Washington blacklists more Russian officials, companies over Ukraine.
The race to discover the game-changing clean fuel of tomorrow is heating up. Too bad it's deep beneath Asia's contested waters.
The disintegration of South Sudan, the world's newest country, is driving a foreign-policy shift in one of the world's oldest.
The latest delay in approving the controversial pipeline sends Keystone proponents into a lather.
For all the worries about Russia's energy stranglehold over Europe, the continent is still looking to Moscow for nuclear reactors.
Developing nations are now the world's biggest polluters. Are they finally ready to help fight climate change?
Moscow is jacking up gas prices to cow Kiev and scare Europe. It may not work this time.
A small court in The Hague wrestles with an existential question that could put a stop to China's maritime power grab.
The U.S. will soon be an energy exporter. But administration officials are overselling that potential.
Secretary of State Kerry pledges U.S. help in weaning Ukraine, and Europe, off Russian energy.
The U.S. oil boom has unleashed torrents of oil, and sparked a fight over the 40-year-old ban on oil exports.
If the United States is going to help Western allies neutralize Russia's energy stranglehold, it needs to get to the root of why so many people fear fracking.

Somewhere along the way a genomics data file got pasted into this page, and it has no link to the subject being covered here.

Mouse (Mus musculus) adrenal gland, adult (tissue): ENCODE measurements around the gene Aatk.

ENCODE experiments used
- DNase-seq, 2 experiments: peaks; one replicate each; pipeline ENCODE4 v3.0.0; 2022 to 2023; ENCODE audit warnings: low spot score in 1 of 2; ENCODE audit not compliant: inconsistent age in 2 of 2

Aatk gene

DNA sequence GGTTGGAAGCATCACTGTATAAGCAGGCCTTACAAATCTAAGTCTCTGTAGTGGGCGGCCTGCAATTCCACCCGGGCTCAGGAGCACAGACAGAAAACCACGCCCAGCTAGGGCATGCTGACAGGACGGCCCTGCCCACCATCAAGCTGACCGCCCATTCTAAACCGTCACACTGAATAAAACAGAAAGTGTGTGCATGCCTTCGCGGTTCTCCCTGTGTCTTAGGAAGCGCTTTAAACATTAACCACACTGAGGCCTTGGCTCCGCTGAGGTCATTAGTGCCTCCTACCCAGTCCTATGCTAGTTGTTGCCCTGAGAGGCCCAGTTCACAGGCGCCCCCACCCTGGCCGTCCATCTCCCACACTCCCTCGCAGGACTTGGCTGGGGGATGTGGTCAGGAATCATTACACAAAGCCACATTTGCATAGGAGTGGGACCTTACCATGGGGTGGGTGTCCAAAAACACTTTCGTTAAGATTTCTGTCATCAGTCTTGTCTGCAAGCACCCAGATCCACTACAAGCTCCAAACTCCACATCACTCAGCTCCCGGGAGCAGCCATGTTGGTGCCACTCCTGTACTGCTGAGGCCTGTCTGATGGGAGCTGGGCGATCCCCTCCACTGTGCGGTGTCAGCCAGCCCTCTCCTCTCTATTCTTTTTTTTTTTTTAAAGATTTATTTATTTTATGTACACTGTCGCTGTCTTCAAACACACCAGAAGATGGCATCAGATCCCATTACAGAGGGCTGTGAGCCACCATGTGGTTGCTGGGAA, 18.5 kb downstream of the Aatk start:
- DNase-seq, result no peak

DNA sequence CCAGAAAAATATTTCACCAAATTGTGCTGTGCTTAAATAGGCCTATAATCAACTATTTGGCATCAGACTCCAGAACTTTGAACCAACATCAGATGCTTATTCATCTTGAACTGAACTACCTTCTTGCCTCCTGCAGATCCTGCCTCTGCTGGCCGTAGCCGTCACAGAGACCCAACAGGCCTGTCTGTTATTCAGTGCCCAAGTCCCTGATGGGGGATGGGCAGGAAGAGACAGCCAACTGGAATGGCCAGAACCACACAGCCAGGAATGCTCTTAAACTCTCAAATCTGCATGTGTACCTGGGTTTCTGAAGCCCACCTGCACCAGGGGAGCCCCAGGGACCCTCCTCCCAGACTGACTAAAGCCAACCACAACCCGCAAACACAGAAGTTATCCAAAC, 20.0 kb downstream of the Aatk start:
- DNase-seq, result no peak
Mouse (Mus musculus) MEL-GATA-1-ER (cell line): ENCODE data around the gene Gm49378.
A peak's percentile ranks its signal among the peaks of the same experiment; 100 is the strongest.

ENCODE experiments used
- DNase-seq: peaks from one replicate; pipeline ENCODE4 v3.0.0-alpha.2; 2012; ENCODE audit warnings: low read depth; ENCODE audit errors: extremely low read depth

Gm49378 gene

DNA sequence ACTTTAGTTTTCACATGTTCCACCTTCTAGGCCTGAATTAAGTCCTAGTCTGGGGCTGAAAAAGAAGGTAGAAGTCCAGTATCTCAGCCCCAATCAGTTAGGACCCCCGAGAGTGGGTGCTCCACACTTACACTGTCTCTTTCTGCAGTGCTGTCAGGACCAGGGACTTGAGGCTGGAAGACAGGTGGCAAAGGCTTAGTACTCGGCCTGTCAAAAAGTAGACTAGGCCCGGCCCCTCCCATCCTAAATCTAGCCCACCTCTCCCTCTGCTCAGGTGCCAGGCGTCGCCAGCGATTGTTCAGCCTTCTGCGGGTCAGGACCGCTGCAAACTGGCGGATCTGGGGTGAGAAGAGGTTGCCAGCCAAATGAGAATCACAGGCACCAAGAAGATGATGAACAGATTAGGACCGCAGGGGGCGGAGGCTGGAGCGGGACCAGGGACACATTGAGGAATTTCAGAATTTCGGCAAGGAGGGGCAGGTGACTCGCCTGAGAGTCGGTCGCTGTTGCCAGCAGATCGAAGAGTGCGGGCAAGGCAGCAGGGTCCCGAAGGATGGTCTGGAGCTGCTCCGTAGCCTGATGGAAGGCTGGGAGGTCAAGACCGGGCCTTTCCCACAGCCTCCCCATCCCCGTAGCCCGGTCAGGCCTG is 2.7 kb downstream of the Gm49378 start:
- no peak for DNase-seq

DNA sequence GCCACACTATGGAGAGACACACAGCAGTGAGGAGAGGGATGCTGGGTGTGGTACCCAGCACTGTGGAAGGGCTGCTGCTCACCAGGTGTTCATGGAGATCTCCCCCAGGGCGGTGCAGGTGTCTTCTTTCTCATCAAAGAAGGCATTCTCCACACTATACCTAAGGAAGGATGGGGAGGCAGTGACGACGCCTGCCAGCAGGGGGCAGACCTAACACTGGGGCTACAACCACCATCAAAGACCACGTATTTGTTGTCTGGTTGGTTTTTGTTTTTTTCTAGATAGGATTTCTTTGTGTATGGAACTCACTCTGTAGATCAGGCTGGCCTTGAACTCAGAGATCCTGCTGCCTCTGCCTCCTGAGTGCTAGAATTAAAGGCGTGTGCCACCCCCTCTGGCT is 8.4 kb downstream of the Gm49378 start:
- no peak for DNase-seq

The International Monetary Fund is giving billions of dollars to Ukraine's cash-strapped government. Will that make the country's new rulers even weaker?
The United States just won a big trade battle with China over materials used in iPhones and missiles, but it might be a Pyrrhic victory.
Why Washington can't afford to neglect its friends in the Gulf.
Berlin is saying "nein" to nukes, and trying to run Europe's largest economy on wind and solar instead. It's not quite working.
Russia's annexation of Crimea could wipe away billions of dollars of Ukrainian debt.
President Obama takes a big risk and scores a win for democracy -- and no one gives a damn.
As Putin's army masses in the East, Europe starts to rethink its opposition to fracking.
How powerful political forces have kept the Japanese nuclear industry going strong after the Fukushima disaster
Russia's invasion of Ukraine is accelerating Europe's search for alternatives to Moscow's energy.
Three years after Fukushima, Japanese officials insist their nuclear facilities are safe. They're not.
Some of the most advanced countries in the world are increasingly rejecting climate change. But where did they get this idea? America, it seems.
Sorry, Congress, America can't save Ukraine by selling it natural gas.